Baker Farms’ Fresh Pork
- Farmers Market
- Direct to Restaurant
1341 Conicville Road
Mt. Jackson, VA 22842
Located in Mt. Jackson, Virginia, Baker Farms has an incredible fanbase and following. Owner Steve Baker has built up his facility over the years but has been farming his entire life. Humble, down-to-earth, and possibly the kindest farmer you’ll meet, Steve Baker is a wonder to chat with, but his bestselling pork truly speaks volumes.
Know Your Farmer
Steve Baker has been farming his whole life and running Baker Farms for the past 20 years. The kindest, most humble farmer you’ll meet, Baker loves telling the story of how present-day Baker Farms came to be, taking special pride in having been able to install his very own processing plant. A hard worker and quick thinker, Baker has managed to not only keep Baker Farms alive, but he’s also added avenues for it to continue to grow by adding his very own processing entity to the farm.
On top of his busy tasks of running a farm, Steve also acts as a local voice for farmers and the agriculture industry in the Shenandoah Valley.
“I’m on the Board of supervisors at Shenandoah County, and that takes up a fair amount of time. But the reason I’m on the board and the reason I will run for reelection again this fall is for the future of this county and the future of agriculture. Agriculture is so important here in the Valley… the Valley’s the breadbasket of the state of Virginia for agriculture. Rockingham is number one in Ag Sales, Augusta is number two, Page is four, and Shenandoah is five… so it’s a whole lot. Agricultural is one of the largest industries in Shenandoah County, and it is worth saving. We’ve got to put a plan in place to preserve our farmland because if we don’t have farmland, we don’t need farmers. Yeah. It’s a real challenge to be able to maintain an agricultural entity in today’s economic times. We’ve got to do everything we can to help it be sustainable.”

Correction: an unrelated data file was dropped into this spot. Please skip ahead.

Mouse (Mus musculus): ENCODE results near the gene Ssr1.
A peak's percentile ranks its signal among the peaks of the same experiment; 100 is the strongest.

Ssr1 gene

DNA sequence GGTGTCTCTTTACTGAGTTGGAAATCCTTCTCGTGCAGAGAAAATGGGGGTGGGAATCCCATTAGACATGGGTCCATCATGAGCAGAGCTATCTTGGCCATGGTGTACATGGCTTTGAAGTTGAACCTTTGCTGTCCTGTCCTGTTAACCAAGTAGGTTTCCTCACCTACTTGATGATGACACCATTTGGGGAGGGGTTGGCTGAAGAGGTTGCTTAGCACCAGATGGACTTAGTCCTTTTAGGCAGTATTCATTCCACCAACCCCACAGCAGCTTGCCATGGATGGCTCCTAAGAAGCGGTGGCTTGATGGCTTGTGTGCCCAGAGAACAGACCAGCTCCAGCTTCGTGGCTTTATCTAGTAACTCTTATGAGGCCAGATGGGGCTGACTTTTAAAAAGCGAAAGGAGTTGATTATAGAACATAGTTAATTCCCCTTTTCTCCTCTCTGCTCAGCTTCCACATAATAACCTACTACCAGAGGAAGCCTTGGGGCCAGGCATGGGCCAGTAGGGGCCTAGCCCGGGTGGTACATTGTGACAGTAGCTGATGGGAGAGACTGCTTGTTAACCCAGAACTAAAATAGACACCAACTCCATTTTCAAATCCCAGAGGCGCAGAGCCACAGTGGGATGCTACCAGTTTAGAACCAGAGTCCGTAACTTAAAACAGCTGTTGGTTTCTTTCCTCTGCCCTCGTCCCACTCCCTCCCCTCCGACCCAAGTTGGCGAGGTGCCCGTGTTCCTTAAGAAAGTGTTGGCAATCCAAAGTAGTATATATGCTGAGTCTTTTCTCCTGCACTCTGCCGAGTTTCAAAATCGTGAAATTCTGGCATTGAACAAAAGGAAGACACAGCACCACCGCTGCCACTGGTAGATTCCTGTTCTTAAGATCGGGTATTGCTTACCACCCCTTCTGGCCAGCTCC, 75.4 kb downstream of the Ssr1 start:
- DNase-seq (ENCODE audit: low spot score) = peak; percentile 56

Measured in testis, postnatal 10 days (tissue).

Your beginnings in farming…
Q: How did you get into pig farming?
Steve has been handling pigs since he was eight years old, starting with the 4H project where he would take a pig to the county fair each year.
“That was during my younger years. When I got up into high school, that’s when we had some mother sows producing pigs… we had maybe as many as 10 production females. At that time, I was looking at going off to a four year or two-year college, and I decided I wanted to stay with the farming-end of it, so I went to community college. Along the way, I met some dear friends in the hog business and I thought to myself ‘I want to do what they’re doing.’” From there, Steve decided to start building his operation.
Q: What does your average day look like?
“[I] usually wake up at about five o’clock and there’s always office work to do or things to do beforehand. My main job is to just manage this whole business.”
Q: How do you feel about locally sourced products?
“I wish I was a younger person, 20 years younger, and had the opportunity we have now to move forward. I see that the young generation are the ones that are kind of making this change, or are committed to this; it’s a breath of fresh air. The thing about it is when I go to the farmers’ markets, not only are they talking to the one selling the product, they’re talking about the one that’s producing the product; the one who’s processed the product. What we’re doing is we’re able to tell the story of how we get from point A to point B. It’s refreshing. It’s encouraging.”
Know the product
Breeds: Naturally bred purebreds (Hampshire, Yorkshire, Durocs), with a few heritage breeds.
“I’m old school. I produce hogs the old fashioned way. They’re naturally bred, we do not do any AI. All of our hogs are outdoors, basically. On our type of land, we cannot have a whole bunch of them out on dirt lots, or else it’s just going to end up in a disaster. On the type of soil we have — if they root it up and you get a hard rain… Guess what? It all washes away.
We hear the term “pasture pork” that people like to look at a couple of pigs running around on nice green pastures, but it’s not practical [for us]. All of our hogs are outdoors, under different types of structures, but they are happy and produced in a humane way. It’s very labor-intensive. Most of the pigs that are produced today in this country are under roof… they never see sunshine until the day they go to slaughter. I like to think that the types of pigs we produce are a quality product, and with marketing it now for over 20 years, we have a great customer base.”